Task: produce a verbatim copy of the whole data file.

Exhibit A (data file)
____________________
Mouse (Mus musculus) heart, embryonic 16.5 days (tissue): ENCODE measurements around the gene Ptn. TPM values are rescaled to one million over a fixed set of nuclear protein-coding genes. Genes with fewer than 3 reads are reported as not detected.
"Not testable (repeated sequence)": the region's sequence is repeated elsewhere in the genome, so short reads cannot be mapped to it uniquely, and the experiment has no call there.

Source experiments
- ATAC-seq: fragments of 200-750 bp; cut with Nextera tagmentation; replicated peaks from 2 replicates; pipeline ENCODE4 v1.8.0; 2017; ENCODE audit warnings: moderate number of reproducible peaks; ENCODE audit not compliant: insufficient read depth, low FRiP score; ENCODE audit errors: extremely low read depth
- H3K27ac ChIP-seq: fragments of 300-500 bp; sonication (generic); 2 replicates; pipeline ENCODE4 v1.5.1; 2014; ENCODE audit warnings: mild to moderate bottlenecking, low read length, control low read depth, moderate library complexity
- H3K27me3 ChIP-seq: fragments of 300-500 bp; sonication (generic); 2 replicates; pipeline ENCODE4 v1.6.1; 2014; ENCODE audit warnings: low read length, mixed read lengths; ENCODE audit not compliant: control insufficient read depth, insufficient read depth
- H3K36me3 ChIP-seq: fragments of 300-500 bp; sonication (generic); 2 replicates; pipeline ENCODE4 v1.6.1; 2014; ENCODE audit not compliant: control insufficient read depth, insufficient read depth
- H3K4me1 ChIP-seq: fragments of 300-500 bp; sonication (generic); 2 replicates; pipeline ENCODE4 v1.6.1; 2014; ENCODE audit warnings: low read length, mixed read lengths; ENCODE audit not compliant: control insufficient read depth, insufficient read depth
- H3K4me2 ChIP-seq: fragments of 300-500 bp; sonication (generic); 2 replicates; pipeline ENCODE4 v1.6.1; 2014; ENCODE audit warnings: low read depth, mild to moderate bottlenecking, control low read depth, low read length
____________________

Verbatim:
Mouse (Mus musculus) heart, embryonic 16.5 days (tissue): ENCODE measurements around the gene Ptn. TPM values are rescaled to one million over a fixed set of nuclear protein-coding genes. Genes with fewer than 3 reads are reported as not detected.
"Not testable (repeated sequence)": the region's sequence is repeated elsewhere in the genome, so short reads cannot be mapped to it uniquely, and the experiment has no call there.

Source experiments
- ATAC-seq: fragments of 200-750 bp; cut with Nextera tagmentation; replicated peaks from 2 replicates; pipeline ENCODE4 v1.8.0; 2017; ENCODE audit warnings: moderate number of reproducible peaks; ENCODE audit not compliant: insufficient read depth, low FRiP score; ENCODE audit errors: extremely low read depth
- H3K27ac ChIP-seq: fragments of 300-500 bp; sonication (generic); 2 replicates; pipeline ENCODE4 v1.5.1; 2014; ENCODE audit warnings: mild to moderate bottlenecking, low read length, control low read depth, moderate library complexity
- H3K27me3 ChIP-seq: fragments of 300-500 bp; sonication (generic); 2 replicates; pipeline ENCODE4 v1.6.1; 2014; ENCODE audit warnings: low read length, mixed read lengths; ENCODE audit not compliant: control insufficient read depth, insufficient read depth
- H3K36me3 ChIP-seq: fragments of 300-500 bp; sonication (generic); 2 replicates; pipeline ENCODE4 v1.6.1; 2014; ENCODE audit not compliant: control insufficient read depth, insufficient read depth
- H3K4me1 ChIP-seq: fragments of 300-500 bp; sonication (generic); 2 replicates; pipeline ENCODE4 v1.6.1; 2014; ENCODE audit warnings: low read length, mixed read lengths; ENCODE audit not compliant: control insufficient read depth, insufficient read depth
- H3K4me2 ChIP-seq: fragments of 300-500 bp; sonication (generic); 2 replicates; pipeline ENCODE4 v1.6.1; 2014; ENCODE audit warnings: low read depth, mild to moderate bottlenecking, control low read depth, low read length